In echoes of Opara’s case, Swanepoel raises the question of what might happen ‘in the likely event’ of an accused cybercriminal committing an offence in more than one country, with extradition proceedings then coming into play. (And, let’s face it: if you’ve ever received a so-called 419 scam email from a Nigerian prince offering you a share of his inheritance, then you’ll appreciate the cross-border implications.)

‘Even if an accused is arrested on the strength of an arrest warrant issued for purposes of extraditing him to stand trial in another country, he will still be entitled to dispute the extradition order and may even be granted bail while doing so,’ writes Swanepoel. He cites the 2016 case of Patel versus NDPP, where the accused was arrested in SA in 2011 pursuant to a request for extradition from the US, after a warrant of arrest was issued for him. Mr Patel fought his extradition all the way to the Supreme Court of Appeal [SCA], where his appeal was eventually dismissed in 2016,’ he states.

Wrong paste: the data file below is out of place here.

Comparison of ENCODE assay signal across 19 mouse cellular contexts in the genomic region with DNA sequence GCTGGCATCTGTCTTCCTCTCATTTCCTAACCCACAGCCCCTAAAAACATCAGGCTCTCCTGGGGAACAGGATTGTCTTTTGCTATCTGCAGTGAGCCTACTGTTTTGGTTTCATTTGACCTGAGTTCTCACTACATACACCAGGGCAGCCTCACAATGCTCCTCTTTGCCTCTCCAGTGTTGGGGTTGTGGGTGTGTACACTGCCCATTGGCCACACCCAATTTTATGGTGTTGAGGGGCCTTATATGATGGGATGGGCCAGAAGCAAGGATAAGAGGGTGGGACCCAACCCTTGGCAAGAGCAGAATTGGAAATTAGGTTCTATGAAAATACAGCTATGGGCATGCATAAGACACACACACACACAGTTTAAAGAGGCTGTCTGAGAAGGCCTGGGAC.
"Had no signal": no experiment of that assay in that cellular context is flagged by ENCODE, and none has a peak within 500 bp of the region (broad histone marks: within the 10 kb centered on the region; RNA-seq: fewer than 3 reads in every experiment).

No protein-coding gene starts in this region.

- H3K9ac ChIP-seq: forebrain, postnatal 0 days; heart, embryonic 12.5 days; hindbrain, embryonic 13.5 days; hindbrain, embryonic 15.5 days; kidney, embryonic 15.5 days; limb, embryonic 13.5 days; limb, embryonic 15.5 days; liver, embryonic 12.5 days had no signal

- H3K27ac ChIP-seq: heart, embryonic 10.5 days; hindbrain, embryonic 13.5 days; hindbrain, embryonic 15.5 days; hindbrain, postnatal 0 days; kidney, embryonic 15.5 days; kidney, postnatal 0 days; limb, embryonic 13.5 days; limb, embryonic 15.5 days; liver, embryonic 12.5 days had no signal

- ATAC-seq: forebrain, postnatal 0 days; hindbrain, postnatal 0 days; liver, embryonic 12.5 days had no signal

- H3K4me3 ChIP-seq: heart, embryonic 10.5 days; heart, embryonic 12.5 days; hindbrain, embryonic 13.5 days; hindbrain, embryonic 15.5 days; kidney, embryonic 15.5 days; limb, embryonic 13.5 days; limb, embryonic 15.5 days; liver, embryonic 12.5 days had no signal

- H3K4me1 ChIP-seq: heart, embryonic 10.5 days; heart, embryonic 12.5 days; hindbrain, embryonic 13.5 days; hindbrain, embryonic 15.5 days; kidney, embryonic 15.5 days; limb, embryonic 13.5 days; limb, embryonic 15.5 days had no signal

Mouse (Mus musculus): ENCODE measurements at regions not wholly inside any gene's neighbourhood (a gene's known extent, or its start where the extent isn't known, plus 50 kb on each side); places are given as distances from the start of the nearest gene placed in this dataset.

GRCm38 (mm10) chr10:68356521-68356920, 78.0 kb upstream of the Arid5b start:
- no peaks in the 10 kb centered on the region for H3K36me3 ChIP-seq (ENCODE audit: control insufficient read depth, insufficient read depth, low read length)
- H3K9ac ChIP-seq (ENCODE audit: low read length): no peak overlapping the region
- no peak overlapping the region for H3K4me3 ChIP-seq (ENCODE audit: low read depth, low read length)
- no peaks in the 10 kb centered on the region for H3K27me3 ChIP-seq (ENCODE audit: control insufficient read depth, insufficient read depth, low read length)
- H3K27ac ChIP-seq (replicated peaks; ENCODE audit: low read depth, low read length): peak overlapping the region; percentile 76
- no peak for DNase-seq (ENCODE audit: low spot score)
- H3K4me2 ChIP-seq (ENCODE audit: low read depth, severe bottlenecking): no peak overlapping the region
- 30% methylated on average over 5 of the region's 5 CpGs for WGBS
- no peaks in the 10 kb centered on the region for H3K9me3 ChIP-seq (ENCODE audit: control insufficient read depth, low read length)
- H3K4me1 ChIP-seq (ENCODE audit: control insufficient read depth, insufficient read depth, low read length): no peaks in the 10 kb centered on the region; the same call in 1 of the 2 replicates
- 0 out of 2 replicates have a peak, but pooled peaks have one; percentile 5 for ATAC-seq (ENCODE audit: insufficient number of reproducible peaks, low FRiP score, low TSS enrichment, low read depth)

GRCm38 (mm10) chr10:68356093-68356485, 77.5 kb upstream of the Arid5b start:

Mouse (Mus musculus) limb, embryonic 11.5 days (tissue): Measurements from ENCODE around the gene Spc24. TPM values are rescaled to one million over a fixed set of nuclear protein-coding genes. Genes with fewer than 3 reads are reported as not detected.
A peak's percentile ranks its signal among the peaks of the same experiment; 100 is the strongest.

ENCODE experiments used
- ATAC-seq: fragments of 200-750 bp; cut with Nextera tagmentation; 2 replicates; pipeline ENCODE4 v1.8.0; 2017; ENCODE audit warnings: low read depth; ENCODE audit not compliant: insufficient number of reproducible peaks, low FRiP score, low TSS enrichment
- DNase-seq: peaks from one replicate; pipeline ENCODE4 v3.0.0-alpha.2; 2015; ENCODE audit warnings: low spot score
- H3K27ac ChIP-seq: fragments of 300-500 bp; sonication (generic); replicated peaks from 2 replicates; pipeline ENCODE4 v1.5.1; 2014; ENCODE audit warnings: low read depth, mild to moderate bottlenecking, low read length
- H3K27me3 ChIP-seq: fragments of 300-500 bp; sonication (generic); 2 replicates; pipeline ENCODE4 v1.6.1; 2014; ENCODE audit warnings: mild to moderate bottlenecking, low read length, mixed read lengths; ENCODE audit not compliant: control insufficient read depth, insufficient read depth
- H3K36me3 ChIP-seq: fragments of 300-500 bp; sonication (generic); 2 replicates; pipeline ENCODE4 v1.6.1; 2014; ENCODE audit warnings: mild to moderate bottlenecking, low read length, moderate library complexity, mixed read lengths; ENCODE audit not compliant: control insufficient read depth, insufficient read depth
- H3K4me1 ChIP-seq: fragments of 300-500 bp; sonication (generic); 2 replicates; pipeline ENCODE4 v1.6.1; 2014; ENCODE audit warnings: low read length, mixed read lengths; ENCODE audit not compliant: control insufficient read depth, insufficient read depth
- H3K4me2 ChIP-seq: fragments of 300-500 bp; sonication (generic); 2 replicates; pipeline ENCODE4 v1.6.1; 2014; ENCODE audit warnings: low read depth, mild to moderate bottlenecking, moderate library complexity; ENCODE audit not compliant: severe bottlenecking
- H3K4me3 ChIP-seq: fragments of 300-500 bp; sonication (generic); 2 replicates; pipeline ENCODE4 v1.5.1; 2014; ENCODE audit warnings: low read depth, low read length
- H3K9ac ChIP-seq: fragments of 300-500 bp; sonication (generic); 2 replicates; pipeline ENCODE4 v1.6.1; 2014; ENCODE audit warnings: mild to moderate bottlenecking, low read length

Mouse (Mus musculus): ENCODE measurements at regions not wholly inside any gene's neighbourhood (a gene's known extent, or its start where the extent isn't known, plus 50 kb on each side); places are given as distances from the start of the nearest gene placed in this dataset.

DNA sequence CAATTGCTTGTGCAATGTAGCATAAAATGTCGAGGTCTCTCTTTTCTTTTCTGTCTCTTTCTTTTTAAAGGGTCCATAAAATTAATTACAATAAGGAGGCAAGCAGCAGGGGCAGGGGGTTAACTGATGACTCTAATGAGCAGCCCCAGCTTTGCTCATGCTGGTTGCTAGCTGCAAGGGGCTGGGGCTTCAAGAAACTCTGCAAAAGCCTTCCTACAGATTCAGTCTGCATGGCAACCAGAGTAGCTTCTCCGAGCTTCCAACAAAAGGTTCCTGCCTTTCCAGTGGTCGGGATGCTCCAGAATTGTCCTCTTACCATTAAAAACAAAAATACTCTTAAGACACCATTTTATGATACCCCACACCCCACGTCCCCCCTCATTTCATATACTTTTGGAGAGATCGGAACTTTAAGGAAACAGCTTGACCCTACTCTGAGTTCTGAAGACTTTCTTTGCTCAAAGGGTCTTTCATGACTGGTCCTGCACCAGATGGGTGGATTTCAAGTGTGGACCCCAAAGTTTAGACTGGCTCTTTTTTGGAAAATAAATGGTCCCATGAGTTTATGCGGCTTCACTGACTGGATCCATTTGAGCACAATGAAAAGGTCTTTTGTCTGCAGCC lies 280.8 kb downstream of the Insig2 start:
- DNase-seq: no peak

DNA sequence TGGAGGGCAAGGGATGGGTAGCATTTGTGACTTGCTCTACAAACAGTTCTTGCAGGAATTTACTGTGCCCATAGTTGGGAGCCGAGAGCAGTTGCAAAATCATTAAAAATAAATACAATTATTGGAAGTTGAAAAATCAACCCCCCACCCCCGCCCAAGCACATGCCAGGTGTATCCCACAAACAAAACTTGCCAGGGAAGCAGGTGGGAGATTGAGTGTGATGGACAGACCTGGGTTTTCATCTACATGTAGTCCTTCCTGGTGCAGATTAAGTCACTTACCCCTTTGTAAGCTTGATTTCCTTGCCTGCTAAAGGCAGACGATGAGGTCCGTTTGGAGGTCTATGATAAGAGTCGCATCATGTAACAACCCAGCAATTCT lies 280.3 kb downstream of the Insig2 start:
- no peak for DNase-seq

Swanepoel adds that while the facts and technical arguments raised by Patel’s legal team were interesting on their own, the really interesting part came when Patel’s appeal was eventually dismissed in the SCA, after he had already been out on bail for several years. ‘Although I stand to be corrected, I doubt Mr Patel merely shrugged his shoulders and reported to the authorities to catch the next flight to the US when he heard that the Supreme Court of Appeal ruled against him,’ he writes.

The Patel case is one of many like it. ‘There are several examples of accused persons being granted bail and delaying extradition proceedings to frustrate the authorities,’ Swanepoel adds. ‘Therefore the state will need to ensure that its house is in order already at the very inception of this matter, especially if one considers the intelligence of and resources at the disposal of “hackers”.’ Legislation, of course, ‘can only go so far, people and organisations need to take the initiative to mitigate their risks relating to cybercrime’, adds Davies.